"I went on to discover that in its deepest sense, the will is not primarily the faculty of desire for anything known, but rather, the desire for something unknown, an innate desire for something that lies beyond ourselves, a longing for something we know is missing in us. This longing is always uplifting, never focused on anything in the world we know of, and no matter how intense this longing, it is never a downer or sad, never focused on what is low or ugly. It's a need to have something, know something, possess something in order to fulfill ourselves, to be complete or whole. We may think at times it is a longing for beauty, truth, goodness and much more, but nothing short of God will ever satisfy." ~ From Contemplative: Autobiography of the Early Years.

Many of us become aware of a deep longing, and we arrive at various interpretations of what will satisfy it. Some of us pursue personal love, seeking the perfect mate as our savior. Others pursue wealth or knowledge or fame. The biologist Robert DeRopp, in a remarkable book titled The Master Game, laid out a hierarchy of life-aims and the corresponding strategies, or life-games, used to try to attain them:

Game

Life Aim

Master Game

awakening

Religion Game

salvation

Science Game

knowledge

Art Game

beauty

Householder Game

raise family

No game

no aim

Hog in Trough

wealth

Cock on Dunghill

fame

Moloch Game

glory or victory

Few of us start out playing the Master Game but come to it only after disillusionment with lesser games. Bernadette Roberts latched onto it at a very early age, although it was undoubtedly mixed with the religion game. She entered the Discalced Carmelites at a young age and, around twenty-five, had what the Catholic contemplatives call the unitive experience. As far as she knew, that was the end of the line, so she left the monastery and entered what she referred to as the marketplace, later marrying and raising a family. Then, in her fifties, she had a profound awakening which she described as the experience of no-self. Since then, she's dedicated her life to letting the Catholic contemplative community know that the end-point of the spiritual search is beyond the unitive experience.

Reading her books gives me the feeling that she indeed reached the realization that satisfies our innermost longing. The fact that she's seemingly stuck in the Catholic paradigm, seeing it as the best path and feeling she can only help others on that path, reminds me of the life of Francis Thompson. Thompson was the Englishman (1859 - 1907) who wrote one of the most glorious poems in the English language, The Hound of Heaven. It was abstractly autobiographical, depicting the deep misery of his life, his search for God or Truth, and its satisfactory attainment. The background, not clearly spelled out in the poem, is that he was a young man who failed at everything he put his hand to, becoming a laudanum addict in his twenties. He was rescued temporarily by a publisher and his wife, and there followed a four-year period of withdrawal during which he presumably had the awakening that led to writing The Hound of Heaven. Eventually, though, he relapsed into the laudanum addiction and died before fifty.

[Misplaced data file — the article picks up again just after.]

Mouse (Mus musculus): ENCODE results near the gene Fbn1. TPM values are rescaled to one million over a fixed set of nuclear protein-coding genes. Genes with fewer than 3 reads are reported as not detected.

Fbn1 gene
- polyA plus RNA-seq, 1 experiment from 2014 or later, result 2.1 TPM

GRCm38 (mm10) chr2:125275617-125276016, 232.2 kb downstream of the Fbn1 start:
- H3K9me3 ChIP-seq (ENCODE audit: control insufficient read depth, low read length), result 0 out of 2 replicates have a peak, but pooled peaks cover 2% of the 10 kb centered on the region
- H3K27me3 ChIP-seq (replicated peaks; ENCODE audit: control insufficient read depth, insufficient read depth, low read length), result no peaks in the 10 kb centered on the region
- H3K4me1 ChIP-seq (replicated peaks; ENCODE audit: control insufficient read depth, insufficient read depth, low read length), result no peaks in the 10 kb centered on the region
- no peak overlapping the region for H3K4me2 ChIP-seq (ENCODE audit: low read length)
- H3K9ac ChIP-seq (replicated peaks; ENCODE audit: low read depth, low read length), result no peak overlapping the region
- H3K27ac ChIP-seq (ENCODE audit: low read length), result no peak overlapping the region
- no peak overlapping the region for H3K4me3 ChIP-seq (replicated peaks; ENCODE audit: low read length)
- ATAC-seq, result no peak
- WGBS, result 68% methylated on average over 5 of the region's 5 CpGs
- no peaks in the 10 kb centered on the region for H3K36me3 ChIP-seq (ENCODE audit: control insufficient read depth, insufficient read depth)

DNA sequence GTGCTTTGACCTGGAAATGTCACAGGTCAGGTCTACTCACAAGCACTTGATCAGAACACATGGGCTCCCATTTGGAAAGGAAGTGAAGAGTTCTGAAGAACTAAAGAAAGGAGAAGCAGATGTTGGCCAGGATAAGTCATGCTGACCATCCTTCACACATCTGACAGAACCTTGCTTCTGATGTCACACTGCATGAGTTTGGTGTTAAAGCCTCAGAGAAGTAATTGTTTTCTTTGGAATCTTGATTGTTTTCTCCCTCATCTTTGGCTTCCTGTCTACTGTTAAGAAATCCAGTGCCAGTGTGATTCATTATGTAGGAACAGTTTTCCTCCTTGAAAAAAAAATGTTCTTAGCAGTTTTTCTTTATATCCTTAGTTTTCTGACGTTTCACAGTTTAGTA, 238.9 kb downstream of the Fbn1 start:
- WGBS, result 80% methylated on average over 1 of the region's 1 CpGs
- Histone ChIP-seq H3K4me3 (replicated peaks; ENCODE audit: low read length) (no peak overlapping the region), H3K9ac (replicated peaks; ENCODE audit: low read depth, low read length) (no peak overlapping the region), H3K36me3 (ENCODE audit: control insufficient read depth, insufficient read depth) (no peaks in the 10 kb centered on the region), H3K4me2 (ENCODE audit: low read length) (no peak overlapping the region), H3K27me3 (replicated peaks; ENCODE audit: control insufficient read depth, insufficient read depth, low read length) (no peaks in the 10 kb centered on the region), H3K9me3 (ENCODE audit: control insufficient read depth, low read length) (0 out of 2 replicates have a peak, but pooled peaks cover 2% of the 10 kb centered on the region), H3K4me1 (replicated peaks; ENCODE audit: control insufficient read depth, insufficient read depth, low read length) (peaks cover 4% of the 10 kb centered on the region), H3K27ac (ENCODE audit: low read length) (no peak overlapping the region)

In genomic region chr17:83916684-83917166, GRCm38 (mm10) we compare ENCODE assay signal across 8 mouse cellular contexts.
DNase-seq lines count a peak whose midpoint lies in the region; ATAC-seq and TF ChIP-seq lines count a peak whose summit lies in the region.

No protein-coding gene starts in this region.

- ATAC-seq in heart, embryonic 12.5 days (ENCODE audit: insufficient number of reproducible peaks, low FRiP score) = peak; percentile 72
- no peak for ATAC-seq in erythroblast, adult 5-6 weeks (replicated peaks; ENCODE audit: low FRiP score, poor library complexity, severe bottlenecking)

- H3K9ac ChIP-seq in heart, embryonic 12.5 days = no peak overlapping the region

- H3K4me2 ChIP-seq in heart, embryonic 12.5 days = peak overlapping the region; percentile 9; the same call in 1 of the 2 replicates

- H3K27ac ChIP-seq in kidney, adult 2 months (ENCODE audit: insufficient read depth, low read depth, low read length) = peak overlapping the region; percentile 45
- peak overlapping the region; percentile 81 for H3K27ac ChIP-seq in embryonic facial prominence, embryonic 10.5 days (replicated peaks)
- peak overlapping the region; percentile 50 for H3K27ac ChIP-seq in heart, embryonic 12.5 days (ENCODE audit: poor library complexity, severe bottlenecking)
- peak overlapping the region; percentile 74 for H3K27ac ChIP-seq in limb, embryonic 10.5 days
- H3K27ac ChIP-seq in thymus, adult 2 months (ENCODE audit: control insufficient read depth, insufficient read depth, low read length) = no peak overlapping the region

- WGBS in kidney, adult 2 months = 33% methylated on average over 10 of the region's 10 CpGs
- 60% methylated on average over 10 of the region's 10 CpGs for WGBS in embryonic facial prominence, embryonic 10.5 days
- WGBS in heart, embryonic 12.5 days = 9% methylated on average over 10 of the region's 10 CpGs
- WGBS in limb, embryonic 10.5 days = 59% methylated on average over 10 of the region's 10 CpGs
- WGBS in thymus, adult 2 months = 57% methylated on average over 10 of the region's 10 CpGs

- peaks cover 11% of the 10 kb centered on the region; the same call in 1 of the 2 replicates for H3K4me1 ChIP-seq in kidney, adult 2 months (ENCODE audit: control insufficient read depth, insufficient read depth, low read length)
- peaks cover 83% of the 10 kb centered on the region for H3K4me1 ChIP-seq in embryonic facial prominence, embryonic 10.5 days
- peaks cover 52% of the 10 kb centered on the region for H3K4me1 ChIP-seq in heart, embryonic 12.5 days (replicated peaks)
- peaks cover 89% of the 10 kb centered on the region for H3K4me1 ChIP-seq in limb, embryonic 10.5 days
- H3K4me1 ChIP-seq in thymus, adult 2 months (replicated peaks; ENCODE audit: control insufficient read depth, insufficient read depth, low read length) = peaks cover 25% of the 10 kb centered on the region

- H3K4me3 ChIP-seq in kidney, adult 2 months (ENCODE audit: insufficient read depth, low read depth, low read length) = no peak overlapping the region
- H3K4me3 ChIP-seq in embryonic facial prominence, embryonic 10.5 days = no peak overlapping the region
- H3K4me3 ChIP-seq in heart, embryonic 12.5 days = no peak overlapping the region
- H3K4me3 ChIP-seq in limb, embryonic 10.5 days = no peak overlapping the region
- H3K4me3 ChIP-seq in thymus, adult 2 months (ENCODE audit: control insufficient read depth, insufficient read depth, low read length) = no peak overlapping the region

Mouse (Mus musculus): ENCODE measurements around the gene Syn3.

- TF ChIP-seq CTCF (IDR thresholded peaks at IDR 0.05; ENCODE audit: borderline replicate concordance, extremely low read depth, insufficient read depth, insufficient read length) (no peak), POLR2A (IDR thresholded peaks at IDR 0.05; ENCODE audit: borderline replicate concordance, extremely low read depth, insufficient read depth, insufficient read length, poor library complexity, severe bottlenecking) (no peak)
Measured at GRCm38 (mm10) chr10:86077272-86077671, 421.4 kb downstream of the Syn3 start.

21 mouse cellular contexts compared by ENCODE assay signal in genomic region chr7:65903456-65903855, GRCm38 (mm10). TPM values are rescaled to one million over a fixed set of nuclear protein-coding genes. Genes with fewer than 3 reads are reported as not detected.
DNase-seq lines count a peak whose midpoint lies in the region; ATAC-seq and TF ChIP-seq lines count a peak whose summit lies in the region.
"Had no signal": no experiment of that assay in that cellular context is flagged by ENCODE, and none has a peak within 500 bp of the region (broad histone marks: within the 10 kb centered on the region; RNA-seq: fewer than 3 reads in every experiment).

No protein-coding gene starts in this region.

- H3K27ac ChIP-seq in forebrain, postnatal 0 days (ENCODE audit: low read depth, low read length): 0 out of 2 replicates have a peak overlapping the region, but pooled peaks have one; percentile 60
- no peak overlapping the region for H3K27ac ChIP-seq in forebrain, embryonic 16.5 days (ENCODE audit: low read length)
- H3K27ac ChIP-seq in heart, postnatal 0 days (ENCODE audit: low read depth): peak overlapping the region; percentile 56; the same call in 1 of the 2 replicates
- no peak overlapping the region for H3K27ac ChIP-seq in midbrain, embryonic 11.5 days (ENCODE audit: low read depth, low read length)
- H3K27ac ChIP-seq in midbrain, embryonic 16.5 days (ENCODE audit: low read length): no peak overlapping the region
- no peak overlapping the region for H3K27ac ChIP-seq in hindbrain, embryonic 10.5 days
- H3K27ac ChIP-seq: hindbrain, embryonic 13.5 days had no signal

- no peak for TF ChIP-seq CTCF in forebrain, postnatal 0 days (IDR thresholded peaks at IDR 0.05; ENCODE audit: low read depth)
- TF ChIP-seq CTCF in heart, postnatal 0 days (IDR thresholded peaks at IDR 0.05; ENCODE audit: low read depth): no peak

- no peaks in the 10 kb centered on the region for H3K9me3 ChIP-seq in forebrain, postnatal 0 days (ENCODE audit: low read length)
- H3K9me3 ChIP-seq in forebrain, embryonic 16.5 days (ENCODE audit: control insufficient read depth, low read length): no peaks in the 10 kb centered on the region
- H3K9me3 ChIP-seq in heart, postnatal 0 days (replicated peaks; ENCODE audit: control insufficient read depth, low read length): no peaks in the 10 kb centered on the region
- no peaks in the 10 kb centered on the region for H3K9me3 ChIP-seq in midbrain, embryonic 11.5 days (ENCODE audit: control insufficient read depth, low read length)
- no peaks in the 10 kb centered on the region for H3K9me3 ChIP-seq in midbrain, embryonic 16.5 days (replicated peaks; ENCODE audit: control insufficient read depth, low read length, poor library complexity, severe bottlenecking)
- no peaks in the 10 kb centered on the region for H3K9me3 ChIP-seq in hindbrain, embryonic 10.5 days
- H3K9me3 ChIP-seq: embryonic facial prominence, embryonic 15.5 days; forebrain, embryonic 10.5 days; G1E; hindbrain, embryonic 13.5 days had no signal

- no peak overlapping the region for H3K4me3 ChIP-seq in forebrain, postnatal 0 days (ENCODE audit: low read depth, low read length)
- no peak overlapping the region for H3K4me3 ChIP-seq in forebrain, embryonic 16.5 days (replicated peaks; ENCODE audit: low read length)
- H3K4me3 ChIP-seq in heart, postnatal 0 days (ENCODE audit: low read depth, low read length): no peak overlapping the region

There's a Zen saying that before enlightenment, mountains are mountains and rivers are rivers; with enlightenment, mountains are no longer mountains and rivers are no longer rivers; and after enlightenment, mountains are again mountains and rivers are again rivers. You'd expect that the enlightenment which brings satisfaction of our innermost desire would remove all personal limitations and lead to a happy-ever-after life. After all, it's associated in the popular view with uninterrupted personal bliss. But that's not really it, at all. It's much more; inconceivably so.

When we peel off the outer layers of personal desire and get down to the innermost one, its satisfaction coincides with the death of the personality-conviction. We find that what we thought we were, an individual something, is the faulty product of a finite mind, and what we really are is in no way affected by individual circumstances such as joy and sorrow—or life and death.


Humor...

The Hokey Pokey
(by "William Shakespeare")

O proud left foot, that ventures quick within
Then soon upon a backward journey lithe.
Anon, once more the gesture, then begin:
Command sinistral pedestal to writhe.
Commence thou then the fervid Hokey-Poke,
A mad gyration, hips in wanton swirl.
To spin! A wilde release from Heavens yoke.
Blessed dervish! Surely canst go, girl.
The Hoke, the poke—banish now thy doubt
Verily, I say, 'tis what it's all about.

Submitted independently by Bob Cergol and Nicholas Vollmann. This is from a winning entry by Jeff Brechlin of Potomac Falls, VA, to a Washington Post "Style Invitational" contest, in which readers were asked to submit something in the style of a famous person.